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In Chapter 21, Gearhart asks the squad if they'd like to be broken up so all the squads are about the same in size. He warns if they stay together, they will be sent on more missions, and the chances of death will be greater. In spite of this, the men decide to stay together.
In Chapter 22, the squad is sent to patrol a nearby river. Richie and Peewee get separate from the rest of the squad after they decide they must retreat. They hide in a hole all night and then go to the landing zone, hoping helicopters will rescue them. They find Monaco there and realize the enemy is using him as bait to kill anyone involved in the rescue attempt. Peewee and Richie let the pilots know about the trap, getting wounded in the process. The two of them and Monaco are rescued.
In Chapter 23, Richie and Peewee are to be sent home, but Monaco is told to go back to his unit. While waiting to go home, Richie reads the newspapers, realizing they don't give a true account of what is really happening in Vietnam.They return home, and Richie realizes he's really going back to a normal life when he hears another passenger complain about the wine selection on the plane.
These last four chapters are the end of Richie's growth from an innocent young man from Harlem to a soldier who has seen the ravages of war. He tries to explain it to his brother in a letter and tells him he doesn't feel like a hero. In order to survive what he's been through, he will need his family to understand he's not the same person. He also feels obligated to tell the "truth" about the war, even if it is so ugly that people don't want to know.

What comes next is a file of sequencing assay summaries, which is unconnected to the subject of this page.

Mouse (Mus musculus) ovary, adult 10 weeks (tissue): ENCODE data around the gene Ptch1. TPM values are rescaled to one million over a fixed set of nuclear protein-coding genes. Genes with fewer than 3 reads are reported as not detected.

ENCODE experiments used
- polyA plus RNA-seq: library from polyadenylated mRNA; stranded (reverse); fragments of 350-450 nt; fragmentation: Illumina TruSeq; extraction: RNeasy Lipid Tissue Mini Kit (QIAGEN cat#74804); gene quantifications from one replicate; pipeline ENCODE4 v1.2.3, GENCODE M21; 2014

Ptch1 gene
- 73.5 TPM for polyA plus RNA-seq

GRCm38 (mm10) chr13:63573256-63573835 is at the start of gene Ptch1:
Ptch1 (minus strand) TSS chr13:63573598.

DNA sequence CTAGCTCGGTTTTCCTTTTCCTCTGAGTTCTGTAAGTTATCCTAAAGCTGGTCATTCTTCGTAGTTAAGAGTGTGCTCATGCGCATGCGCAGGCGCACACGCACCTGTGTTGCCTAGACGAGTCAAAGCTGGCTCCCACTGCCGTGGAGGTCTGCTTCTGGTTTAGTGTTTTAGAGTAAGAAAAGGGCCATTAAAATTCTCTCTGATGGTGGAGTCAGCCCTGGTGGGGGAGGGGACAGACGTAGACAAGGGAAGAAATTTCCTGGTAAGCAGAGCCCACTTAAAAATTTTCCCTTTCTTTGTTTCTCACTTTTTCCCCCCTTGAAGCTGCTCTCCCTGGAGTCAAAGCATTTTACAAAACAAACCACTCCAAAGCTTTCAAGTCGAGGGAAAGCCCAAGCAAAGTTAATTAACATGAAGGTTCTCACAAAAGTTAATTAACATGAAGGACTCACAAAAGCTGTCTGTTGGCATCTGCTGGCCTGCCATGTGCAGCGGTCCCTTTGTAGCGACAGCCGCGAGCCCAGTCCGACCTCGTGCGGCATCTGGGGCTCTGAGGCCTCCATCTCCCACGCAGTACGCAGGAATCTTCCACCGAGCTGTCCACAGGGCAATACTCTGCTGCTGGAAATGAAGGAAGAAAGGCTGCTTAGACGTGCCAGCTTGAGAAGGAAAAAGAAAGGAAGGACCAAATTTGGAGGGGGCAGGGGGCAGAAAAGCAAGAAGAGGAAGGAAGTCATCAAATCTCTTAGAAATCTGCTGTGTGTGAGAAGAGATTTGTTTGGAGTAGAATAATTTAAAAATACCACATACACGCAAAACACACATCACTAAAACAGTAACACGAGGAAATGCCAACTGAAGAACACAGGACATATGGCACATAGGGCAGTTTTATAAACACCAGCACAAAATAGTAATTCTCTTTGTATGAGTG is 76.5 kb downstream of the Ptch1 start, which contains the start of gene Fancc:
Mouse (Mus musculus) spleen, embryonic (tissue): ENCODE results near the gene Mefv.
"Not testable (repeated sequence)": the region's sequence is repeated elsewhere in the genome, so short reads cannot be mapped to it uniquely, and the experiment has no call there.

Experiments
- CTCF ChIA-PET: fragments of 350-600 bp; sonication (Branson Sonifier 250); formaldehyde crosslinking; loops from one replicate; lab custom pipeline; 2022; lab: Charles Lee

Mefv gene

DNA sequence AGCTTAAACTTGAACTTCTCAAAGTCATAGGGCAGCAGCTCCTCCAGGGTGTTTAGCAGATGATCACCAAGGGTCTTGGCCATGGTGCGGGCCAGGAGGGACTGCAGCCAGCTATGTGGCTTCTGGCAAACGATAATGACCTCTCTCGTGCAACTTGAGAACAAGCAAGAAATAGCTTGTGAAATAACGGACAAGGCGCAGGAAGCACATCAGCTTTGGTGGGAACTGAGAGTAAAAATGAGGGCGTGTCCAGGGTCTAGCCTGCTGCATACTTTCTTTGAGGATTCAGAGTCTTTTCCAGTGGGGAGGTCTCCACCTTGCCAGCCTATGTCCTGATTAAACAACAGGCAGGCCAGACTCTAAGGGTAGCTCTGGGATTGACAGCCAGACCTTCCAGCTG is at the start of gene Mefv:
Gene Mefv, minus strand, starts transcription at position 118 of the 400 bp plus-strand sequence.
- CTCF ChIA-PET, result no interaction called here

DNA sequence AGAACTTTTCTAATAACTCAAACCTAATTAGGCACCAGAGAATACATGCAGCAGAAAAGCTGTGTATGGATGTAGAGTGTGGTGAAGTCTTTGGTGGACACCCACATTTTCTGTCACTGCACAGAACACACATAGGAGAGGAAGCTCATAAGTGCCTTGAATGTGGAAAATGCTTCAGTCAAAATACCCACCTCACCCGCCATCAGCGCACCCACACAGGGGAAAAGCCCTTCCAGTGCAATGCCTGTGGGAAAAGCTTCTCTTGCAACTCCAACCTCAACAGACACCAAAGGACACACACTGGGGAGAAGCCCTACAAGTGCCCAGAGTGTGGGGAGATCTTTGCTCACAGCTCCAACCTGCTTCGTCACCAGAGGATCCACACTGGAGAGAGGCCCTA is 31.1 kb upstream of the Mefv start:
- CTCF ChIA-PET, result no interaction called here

These chapters also show how the war is a vicious cycle when Richie and Peewee, as they are leaving Vietnam, see the new recruits along with the body bags of the dead soldiers. The two men know that the America they are returning to doesn't want to hear the real story about the soldiers who return or about Vietnam at all. The two men are numb and scared as they return home. They're worried their survival at home will be as hard as their survival in the war. The incident on the plane where the passenger complains about the war tells Richie they're returning to a world concerned with such trivial matters, a world that won't care or understand what they have been through.
This is an excellent account of the Vietnam War. The ending brings back sad memories of how our soldiers were treated after they served in Vietnam. The American public treated them shamefully and, without meaning to, blamed them for the unpopular war. We wanted the veterans of this war to fade away just like we wanted the war itself to disappear.
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